Martin Model 145 B-16
In 1933, the US Army Air Service Material Division at Wright Field began a study for a bomber aircraft called the hemisphere defender. The specifications called for a long range bomber capable of the destruction of distant land or naval targets by bombs, and the ability to reinforce Hawaii, Panama and Alaska without the use of intermediate servicing facilities. The project is known under the designation Project A. This modern bomber that would able to carry 2500-lb / 900 kg bomb load for 5000 miles at a speed of 200mph / 320 km/h. This specification was submitted to the War Department as "Project-A" and received tentative approval. In February 1934, the General Staff of the War Department allocated a sum of US$609,300 for the program.
On April 14, 1934, the United States Army Air Service announced a design competition for the new heavy bomber. On 12 May 12, 1934, negotiations were started with two companies whose projects were submitted to the competition. Boeing, which offered its construction marked as Boeing XB-15 (Model 294) and Martin, which designed the plane originally designated as Model 145. The Martin Model 145 was initially similar to Boeing's XB-15; both were designed for four Allison V-1710 liquid-cooled engines. The Martin XB-16 was designed as a long range bomber capable of carrying a 2,500-pound bomb load 3,300 miles [5,000 km]. The aircraft would have had a wing span of about 140 feet and an estimated top speed of 235 mph.
To respond to the requested range and performance, a four-engined layout was selected. The aircraft was similar in size to the Boeing XB-15, but was to use four 1,000 hp Allison V-1710 liquid-cooled inline engines instead of air-cooled radial engines normally used on bombers of the 1930s.
The liquid-cooled inline piston engines was a departure for the Army as contemporary large aircraft relied on air-cooled radial piston engines. Liquid-cooled inline engines aided high-altitude performance and could be fitted within more streamlined nacelles, therefore inherently improving aerodynamic efficiency. But the trade off in selecting an inline engine, was in the increased vulnerability to enemy fire due to the internally fragile nature of such an engine. The Allison liquid cooled engines were buried entirely in the wings driving 12 foot 3 inch propellers via extension shafts.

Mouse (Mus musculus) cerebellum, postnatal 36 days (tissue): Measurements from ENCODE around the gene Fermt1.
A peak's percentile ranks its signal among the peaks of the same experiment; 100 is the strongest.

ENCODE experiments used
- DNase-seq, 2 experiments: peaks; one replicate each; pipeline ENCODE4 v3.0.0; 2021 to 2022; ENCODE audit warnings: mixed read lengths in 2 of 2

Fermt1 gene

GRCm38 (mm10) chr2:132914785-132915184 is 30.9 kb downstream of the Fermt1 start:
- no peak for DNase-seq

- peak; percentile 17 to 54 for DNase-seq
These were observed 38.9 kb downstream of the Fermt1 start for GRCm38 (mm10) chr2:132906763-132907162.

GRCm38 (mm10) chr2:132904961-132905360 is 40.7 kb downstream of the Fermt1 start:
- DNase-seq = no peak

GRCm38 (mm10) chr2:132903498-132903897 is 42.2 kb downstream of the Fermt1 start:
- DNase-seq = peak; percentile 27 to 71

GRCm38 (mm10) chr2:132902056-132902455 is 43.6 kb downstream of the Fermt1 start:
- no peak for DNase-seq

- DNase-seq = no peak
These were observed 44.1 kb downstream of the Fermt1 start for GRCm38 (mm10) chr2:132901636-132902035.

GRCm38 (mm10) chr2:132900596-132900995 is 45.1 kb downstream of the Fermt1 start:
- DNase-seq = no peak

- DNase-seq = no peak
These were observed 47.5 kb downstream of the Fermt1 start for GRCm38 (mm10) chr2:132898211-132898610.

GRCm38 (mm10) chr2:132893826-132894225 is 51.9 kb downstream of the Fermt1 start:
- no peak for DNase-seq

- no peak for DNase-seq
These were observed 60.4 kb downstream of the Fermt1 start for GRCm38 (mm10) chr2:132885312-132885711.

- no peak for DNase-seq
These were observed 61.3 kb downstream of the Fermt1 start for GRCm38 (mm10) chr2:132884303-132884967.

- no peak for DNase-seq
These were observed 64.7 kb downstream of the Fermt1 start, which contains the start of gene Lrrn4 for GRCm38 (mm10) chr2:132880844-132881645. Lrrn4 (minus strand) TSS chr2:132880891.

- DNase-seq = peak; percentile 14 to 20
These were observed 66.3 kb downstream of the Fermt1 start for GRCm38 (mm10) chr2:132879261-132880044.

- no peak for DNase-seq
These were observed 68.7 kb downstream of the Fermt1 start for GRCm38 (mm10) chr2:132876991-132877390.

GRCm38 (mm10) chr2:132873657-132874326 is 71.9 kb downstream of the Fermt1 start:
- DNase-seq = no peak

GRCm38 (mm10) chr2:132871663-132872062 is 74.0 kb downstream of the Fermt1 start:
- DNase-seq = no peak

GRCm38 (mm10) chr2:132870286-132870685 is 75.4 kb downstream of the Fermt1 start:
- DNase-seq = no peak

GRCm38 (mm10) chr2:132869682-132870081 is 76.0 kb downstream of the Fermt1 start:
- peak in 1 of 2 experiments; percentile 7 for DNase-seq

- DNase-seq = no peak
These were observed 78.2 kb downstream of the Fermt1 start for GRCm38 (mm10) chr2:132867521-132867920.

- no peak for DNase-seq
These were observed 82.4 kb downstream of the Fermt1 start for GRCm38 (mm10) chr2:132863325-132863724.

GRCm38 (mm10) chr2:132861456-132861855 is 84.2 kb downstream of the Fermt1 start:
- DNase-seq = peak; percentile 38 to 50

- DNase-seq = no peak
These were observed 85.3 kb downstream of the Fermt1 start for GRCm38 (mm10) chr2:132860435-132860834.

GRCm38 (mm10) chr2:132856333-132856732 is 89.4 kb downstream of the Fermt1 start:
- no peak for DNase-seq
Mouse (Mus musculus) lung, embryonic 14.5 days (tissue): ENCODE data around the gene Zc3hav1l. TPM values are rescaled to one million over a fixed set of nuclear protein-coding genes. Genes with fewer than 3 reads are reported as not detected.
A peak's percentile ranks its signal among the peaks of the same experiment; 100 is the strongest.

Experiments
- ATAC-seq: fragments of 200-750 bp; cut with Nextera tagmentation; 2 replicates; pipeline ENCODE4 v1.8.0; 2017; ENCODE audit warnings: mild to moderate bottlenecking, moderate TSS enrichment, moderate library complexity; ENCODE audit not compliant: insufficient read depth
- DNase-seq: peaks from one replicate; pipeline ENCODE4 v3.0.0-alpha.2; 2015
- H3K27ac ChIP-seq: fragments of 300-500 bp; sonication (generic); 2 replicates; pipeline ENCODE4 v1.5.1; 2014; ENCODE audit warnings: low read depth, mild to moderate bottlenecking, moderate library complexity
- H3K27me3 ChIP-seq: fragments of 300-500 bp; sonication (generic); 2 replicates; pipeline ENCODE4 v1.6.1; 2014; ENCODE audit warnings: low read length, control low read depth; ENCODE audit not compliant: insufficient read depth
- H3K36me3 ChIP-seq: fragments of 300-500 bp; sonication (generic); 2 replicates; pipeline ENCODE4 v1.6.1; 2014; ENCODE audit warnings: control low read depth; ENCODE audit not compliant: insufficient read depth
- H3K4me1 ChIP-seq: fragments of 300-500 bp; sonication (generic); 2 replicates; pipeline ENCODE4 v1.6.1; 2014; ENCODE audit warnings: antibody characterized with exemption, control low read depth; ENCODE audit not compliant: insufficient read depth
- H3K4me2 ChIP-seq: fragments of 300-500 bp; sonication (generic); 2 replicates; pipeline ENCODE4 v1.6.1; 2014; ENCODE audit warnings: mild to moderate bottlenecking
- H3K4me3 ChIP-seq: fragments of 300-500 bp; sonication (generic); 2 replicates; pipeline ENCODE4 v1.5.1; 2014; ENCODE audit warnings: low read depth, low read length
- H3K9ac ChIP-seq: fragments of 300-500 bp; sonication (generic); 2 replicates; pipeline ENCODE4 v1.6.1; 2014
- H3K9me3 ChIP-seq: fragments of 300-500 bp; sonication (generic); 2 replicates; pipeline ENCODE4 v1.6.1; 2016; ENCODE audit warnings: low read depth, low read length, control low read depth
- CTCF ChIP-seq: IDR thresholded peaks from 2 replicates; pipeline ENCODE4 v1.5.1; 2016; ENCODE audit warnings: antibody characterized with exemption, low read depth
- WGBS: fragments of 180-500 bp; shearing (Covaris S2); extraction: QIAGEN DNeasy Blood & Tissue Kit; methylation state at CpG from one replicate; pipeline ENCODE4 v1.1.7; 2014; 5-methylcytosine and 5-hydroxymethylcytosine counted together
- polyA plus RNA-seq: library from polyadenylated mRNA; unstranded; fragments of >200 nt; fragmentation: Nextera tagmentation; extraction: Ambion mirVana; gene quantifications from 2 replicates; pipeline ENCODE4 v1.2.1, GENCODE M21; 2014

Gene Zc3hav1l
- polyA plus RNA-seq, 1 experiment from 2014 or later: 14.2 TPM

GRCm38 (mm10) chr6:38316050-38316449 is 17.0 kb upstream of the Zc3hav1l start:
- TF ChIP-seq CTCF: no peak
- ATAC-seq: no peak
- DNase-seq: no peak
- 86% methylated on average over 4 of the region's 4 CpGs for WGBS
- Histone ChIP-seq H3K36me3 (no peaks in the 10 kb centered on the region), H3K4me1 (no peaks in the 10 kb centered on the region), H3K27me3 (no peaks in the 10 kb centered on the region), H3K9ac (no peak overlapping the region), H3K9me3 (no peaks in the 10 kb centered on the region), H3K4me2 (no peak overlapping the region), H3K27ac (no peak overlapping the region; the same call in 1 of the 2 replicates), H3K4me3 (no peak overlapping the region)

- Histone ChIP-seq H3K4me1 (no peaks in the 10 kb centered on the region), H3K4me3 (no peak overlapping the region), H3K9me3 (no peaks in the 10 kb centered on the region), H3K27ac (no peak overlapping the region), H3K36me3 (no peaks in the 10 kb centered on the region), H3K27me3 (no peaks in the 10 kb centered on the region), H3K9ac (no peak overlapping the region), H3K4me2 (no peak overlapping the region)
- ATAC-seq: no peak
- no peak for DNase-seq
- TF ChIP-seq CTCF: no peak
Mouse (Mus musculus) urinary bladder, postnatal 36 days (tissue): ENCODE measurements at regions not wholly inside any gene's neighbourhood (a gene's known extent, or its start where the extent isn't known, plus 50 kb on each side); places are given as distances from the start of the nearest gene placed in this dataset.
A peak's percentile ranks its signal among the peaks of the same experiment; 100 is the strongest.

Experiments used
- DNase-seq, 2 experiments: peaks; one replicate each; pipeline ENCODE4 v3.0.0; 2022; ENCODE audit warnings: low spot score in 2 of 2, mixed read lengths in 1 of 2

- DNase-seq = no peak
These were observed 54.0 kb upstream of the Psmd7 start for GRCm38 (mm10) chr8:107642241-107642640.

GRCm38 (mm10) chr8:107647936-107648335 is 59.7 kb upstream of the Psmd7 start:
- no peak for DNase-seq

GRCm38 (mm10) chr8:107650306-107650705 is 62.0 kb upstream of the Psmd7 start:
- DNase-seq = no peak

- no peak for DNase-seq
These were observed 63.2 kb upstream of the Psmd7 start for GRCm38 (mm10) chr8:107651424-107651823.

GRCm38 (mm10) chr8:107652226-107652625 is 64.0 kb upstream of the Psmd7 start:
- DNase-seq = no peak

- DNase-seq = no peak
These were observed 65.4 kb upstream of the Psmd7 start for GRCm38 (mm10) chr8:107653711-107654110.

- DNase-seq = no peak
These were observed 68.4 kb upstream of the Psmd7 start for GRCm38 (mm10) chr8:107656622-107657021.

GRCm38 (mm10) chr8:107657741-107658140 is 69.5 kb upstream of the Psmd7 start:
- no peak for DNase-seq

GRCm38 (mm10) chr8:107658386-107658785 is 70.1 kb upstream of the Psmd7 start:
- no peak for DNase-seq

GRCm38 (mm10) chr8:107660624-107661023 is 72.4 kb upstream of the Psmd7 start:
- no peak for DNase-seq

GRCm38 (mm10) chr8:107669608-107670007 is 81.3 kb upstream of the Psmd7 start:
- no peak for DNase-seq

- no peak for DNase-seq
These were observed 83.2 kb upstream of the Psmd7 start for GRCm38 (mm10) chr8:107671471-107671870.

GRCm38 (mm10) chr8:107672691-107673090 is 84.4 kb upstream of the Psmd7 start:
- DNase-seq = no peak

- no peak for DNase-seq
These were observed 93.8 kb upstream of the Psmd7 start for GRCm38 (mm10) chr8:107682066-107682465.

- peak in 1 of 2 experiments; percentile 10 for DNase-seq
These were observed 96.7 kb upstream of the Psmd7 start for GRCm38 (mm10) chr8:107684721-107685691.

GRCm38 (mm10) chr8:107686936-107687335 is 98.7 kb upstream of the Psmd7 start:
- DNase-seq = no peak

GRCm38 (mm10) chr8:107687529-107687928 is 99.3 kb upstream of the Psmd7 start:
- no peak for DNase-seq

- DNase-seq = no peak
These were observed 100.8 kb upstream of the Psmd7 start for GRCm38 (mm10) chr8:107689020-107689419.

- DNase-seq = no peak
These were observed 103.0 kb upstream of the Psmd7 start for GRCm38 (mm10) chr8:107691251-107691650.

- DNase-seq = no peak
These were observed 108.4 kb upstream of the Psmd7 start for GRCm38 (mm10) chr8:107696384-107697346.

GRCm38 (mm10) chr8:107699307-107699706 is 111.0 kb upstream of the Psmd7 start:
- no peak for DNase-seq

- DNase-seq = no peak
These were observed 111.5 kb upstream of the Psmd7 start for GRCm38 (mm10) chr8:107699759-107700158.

The wide-spanning wings with a 140 foot span were high-mounted. Each wing was to hold a pair of engine nacelles that were well-contoured into the general shape of the wing elements themselves. The cockpit was stepped (the pilot's overlooking the aircraft's nose section) and window panes accompanied the bombardier's position at the nose.
The inboard nacelles were enlarged to accomodate the dual five foot tires of the landing gear. The standard operating crew would number ten.
Lloyd S. Jones's book U.S. Bombers (Aero, 1974) reported "Estimated top speed, with supercharging, at 20,000 feet was 237 mph. Service ceiling was placed at 22,500 feet with a rate of climb of 740 feet per minute. A landing speed of 60 mph was anticipated by the use of the Fowler type flaps of 360 square feet which spanned 80 feet. Defensive armament was to be carried in plexiglas nose and tail enclosures and retractable dorsal and ventral turrets. A bomb load of 12,180 pounds was to be transported 3,200 miles, and flight endurance with 4,238 gallons of fuel was 42 hours. A crew of ten was to have operated the aircraft."
Martin's Model 145 was accepted to build a XB-16 prototype. On June 29, 1934, the United States Army Air Corps signed a preliminary agreement with Boeing for the construction of a bomber prototype labeled XBLR-1 (in July 1936, the designation was changed to XB-15), but still sustained interest in Martin's construction in the event that the Boeing project failed. Some sources suggest that the Martin 145A was to have been the XBLR-4 but there doesn't seem to be much evidence to support this claim.
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